A Broke, and Broken, Flood Insurance Program

Photo: David Clutter in front of his home in Long Beach, N.Y. After Hurricane Sandy, he had to take out a third mortgage to repair the foundation because the National Flood Insurance Program denied his claim. Greg Miller for The New York Times

In August, when Hurricane Harvey was bearing down on Texas, David Clutter was in court, trying one more time to make his insurer pay his flood claim — from Hurricane Sandy, five years before. Mr. Clutter’s insurer is the federal government. As it resists his claims, he has been forced to take out a third mortgage on his house in Long Beach, N.Y., to pay for repairs to make it habitable for his wife and three children.

He owes more than the house is worth, and his flood-insurance premiums just went up. The government-run National Flood Insurance Program is, for now, virtually the only source of flood insurance for more than five million households in the United States.

graph: A Broke, and Broken, Flood Insurance Program
By The New York Times | Source: Federal Emergency Management Agency. Note: Paid flood loss claims for 2017 are estimated.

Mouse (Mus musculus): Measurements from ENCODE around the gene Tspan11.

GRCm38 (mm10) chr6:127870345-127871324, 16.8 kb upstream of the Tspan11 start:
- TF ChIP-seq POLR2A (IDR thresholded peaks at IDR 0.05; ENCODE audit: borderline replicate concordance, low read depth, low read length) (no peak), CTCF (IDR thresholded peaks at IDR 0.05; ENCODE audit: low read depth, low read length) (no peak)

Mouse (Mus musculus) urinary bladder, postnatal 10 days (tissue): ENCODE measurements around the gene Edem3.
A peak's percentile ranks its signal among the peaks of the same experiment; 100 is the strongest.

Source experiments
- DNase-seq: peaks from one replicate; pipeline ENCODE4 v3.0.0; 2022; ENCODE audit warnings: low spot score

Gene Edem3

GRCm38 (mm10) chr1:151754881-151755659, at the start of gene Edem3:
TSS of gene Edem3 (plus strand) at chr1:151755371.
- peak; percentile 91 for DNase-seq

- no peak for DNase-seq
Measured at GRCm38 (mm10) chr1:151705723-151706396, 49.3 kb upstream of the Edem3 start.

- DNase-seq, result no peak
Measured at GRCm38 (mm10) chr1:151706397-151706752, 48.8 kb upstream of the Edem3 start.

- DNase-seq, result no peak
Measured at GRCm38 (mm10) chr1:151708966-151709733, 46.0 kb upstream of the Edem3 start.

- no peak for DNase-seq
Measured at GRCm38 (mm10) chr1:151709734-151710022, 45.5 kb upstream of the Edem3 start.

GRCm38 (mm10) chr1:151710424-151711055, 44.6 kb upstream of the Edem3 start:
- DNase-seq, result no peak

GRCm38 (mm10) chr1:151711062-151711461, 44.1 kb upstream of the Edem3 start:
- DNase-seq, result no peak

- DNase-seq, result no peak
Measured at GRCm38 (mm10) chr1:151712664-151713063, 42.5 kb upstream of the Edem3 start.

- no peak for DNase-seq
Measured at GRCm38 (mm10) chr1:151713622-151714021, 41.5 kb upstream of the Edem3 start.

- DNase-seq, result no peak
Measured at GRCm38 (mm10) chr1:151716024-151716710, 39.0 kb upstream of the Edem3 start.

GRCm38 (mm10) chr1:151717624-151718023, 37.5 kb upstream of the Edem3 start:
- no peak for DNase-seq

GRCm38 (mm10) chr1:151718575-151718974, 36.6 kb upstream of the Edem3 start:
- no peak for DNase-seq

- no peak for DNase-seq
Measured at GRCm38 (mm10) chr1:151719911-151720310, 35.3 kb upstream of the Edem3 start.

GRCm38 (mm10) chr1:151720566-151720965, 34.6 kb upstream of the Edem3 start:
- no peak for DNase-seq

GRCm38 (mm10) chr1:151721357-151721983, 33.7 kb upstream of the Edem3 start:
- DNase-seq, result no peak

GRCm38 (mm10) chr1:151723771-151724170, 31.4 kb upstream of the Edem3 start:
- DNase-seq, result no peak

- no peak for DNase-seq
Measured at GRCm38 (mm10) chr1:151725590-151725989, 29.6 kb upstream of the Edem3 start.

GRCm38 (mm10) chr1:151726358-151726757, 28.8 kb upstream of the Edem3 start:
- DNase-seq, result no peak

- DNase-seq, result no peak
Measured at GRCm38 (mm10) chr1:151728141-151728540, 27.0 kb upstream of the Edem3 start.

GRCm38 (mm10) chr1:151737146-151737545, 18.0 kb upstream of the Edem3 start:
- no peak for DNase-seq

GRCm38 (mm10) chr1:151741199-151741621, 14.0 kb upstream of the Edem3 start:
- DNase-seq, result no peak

This hurricane season, as tens of thousands of Americans seek compensation for storm-inflicted water damage, they face a problem: The flood insurance program is broke and broken. The program, administered by the Federal Emergency Management Agency, has been in the red since Hurricane Katrina flooded New […]

A Broke, and Broken, Flood Insurance Program
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A Broke, and Broken, Flood Insurance Program
Hurricane Harvey was aiming at Texas, but David Clutter was in court trying to make his flood insurance pay his claim from Hurricane Sandy - 5 years before.
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The New York Times
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